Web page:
Junonia almana

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Peacock pansy
Junonia almana-Kadavoor-2016-07-11-002.jpg
Scientific classification
Kingdom: Animalia
Phylum: Arthropoda
Class: Insecta
Order: Lepidoptera
Family: Nymphalidae
Genus: Junonia
Species: J. almana
Binomial name
Junonia almana
  • Papilio almana Linnaeus, 1758
  • Papilio asterie Linnaeus, 1758

Junonia almana, the peacock pansy,[2][3] is a species of nymphalid butterfly found in South Asia.[2][3] It exists in two distinct adult forms, which differ chiefly in the patterns on the underside of the wings; the dry-season form has few markings, while the wet-season form has additional eyespots and lines.


The adult butterfly has a wingspan of 54–62 mm (2.1–2.4 in),[1] and exhibits seasonal polyphenism.

Dry-season form[edit]

Dry-season form

"Upperside rich orange-yellow. Fore wing with a pale dusky and a much darker short transverse bar with lateral jet-black marginal lines across cell, another somewhat similar bar defining the discocellulars; costal margin, an inner and an outer subterminal line, and a terminal line dusky black; a large minutely white-centred ocellus with an inner slender and outer black ring on disc in interspace 2; two similar but smaller geminate subapical ocelli with an obscure pale spot above them and a short oblique bar connecting them to the black on the costa. Hind wing: a small minutely white-centred and very slenderly black-ringed discal ocellus in interspace 2, with a very much larger pale yellow and black-ringed ocellus above it spreading over interspaces 4, 5 and 6, the centre of this ocellus inwardly brownish orange, outwardly bluish black, with two minute white spots in vertical order between the two colours; finally postdiscal subterminal and terminal black sinuous lines.[1]

"Underside ochraceous brown, very variable. In most specimens the cell of the fore wing is crossed by three dark sinuous bands, the outermost along the discocellulars; these are very faint in some; both fore and hind wings crossed by a basal and a discal pale sinuous line, the latter margined outwardly by a dark shade, which is traversed by an obscure somewhat obsolescent row of dark spots, and outwardly bounded by a subterminal sinuous line, the dark shade in many cases spreading on the fore wing to the terminal edge of the wing; on the hind wing the subterminal line meets the discal in an acute angle at the tornus. Antennae dark brown; head, thorax and abdomen more or less orange-brown; paler beneath."[1][4]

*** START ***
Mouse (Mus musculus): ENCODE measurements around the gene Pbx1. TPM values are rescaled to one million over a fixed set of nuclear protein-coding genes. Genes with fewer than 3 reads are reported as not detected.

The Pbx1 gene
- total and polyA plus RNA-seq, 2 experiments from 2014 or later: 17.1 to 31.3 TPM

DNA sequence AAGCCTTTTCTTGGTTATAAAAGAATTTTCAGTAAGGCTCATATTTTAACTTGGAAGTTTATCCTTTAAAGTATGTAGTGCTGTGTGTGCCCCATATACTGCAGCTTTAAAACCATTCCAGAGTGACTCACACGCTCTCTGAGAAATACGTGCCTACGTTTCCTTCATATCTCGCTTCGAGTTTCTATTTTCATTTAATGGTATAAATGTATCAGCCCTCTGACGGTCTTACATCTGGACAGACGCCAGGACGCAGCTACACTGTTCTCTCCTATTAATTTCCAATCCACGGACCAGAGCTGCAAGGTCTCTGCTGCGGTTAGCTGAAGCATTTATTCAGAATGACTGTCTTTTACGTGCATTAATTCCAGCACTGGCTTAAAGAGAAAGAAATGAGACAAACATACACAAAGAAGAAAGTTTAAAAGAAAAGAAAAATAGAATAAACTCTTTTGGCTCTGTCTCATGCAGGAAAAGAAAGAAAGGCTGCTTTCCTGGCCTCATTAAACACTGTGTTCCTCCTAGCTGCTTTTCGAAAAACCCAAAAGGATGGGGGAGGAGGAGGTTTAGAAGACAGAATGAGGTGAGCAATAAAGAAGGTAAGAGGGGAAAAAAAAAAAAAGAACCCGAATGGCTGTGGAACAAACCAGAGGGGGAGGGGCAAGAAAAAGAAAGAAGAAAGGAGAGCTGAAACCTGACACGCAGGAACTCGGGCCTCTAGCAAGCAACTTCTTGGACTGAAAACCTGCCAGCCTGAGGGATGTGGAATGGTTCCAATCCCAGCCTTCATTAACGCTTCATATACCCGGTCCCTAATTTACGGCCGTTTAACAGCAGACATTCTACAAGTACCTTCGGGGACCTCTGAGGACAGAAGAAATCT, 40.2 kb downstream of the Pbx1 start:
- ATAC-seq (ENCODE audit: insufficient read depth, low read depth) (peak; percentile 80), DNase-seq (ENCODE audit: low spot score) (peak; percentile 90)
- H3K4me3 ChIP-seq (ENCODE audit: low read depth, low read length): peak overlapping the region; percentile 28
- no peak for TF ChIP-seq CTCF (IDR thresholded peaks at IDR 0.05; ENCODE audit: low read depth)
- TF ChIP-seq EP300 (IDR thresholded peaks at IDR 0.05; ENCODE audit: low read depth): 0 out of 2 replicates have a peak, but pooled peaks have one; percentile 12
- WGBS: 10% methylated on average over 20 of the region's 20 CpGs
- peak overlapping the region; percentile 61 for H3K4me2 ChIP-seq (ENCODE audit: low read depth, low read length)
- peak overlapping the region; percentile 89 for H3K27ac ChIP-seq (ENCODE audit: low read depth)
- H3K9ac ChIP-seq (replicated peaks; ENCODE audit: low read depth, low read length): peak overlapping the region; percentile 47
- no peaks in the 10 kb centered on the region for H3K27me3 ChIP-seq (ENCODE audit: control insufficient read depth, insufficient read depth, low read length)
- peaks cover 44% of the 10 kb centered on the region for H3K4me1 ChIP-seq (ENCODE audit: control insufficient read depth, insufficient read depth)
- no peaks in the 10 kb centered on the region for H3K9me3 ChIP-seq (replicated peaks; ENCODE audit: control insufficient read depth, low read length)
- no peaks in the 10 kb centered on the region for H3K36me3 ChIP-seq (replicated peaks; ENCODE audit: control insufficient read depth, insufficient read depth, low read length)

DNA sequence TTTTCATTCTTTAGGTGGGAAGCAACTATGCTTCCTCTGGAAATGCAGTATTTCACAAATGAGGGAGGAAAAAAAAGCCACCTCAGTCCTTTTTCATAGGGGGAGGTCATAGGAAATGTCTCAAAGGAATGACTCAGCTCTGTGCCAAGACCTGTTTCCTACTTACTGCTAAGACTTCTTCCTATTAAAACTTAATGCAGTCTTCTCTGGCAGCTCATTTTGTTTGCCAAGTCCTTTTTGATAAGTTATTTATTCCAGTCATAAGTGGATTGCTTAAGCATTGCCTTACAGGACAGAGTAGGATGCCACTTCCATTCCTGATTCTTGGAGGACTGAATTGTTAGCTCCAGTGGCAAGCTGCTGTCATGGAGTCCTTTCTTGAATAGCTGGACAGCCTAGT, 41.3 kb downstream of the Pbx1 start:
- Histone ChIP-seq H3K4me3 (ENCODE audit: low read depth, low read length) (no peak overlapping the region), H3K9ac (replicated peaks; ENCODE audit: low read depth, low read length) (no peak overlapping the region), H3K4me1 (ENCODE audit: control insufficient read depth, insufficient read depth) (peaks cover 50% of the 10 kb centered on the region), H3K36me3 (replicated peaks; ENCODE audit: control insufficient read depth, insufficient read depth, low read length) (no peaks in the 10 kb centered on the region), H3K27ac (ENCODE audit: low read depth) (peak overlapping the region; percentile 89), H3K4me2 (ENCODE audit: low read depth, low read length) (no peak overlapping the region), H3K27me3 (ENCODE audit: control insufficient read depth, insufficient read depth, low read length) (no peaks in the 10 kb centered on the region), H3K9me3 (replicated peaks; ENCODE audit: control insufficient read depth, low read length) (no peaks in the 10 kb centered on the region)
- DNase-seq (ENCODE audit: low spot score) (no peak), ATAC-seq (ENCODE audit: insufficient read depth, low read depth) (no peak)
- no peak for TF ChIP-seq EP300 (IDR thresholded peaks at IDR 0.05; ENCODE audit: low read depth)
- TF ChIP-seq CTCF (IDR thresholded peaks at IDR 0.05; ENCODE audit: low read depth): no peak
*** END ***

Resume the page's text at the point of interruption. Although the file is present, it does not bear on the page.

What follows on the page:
Wet-season form[edit]

Wet-season form

"Upperside similar, the black markings deeper in colour and heavier, the subterminal and terminal lines more clearly defined.

"Underside pale ochraceous. Fore wing: cell crossed by live short sinuous dark brown lines, a similar line on the discocellulars and another beyond it, both bent inwards at an angle and continued to the dorsum, the space between them forming a discal broad fascia, which pales to whitish posteriorly; the postdiscal ocelli, subterminal and terminal lines as on the upperside but paler. Hind wing: a slender transverse subbasal dark line, a discal whitish straight fascia in continuation of the one on the fore wing; the postdiscal ocelli, the subterminal and terminal lines much as on the upperside but paler; the anterior ocellus with a double iris and centre. Antennae dark brown; head, thorax and abdomen slightly darker than in the dry-season form."[1]


J. almana is found in India and South East Asia, and eastwards to China and Japan.[1][2][3]


The caterpillars of Junonia almana feed on a variety of plants, including Hygrophila auriculata, Phyla nodiflora and species in the genera Acanthus, Barleria and Gloxinia.[5]

"Cylindrical. Head blackish, slightly hairy. Body pale ochreous-brown, with a dorsal, subdorsal and lateral blackish line, and a row of small-ringed spots below the latter; second segment anteriorly with a transverse reddish stripe; second, third and fourth segments posteriorly with a transverse blackish stripe; second to last segment armed with a dorsal, subdorsal, and two lateral rows of short, fine-branched spines." (Frederic Moore quoted by C. T. Bingham)[1]


"Rather short and thick; head and thorax broad, headpiece pointed beneath; thorax and abdomen dorsally with short tubercular points; colour brownish-ochraceous." (Frederic Moore quoted by C. T. Bingham)[1]


  1. ^ a b c d e f g h One or more of the preceding sentences incorporates text from a work now in the public domain: Bingham, Charles Thomas (1905). Fauna of British India. Butterflies Vol. 1. pp. 361–362.
  2. ^ a b c Varshney, R.K.; Smetacek, Peter (2015). A Synoptic Catalogue of the Butterflies of India. New Delhi: Butterfly Research Centre, Bhimtal & Indinov Publishing, New Delhi. p. 219. doi:10.13140/RG.2.1.3966.2164. ISBN 978-81-929826-4-9.
  3. ^ a b c Savela, Markku. "Junonia almana (Linnaeus, 1758)". Lepidoptera and Some Other Life Forms. Retrieved July 2, 2018.
  4. ^ One or more of the preceding sentences incorporates text from a work now in the public domain: Moore, Frederic (1899–1900). Lepidoptera Indica. Vol. IV. London: Lovell Reeve and Co. pp. 78–82.
  5. ^ Krushnamegh Kunte & Madhav Gadgil (2000). "Appendix I. Larval host plants of peninsular Indian butterflies". Butterflies of Peninsular India. Universities Press. pp. 221–228. ISBN 978-81-7371-354-5.

External links[edit]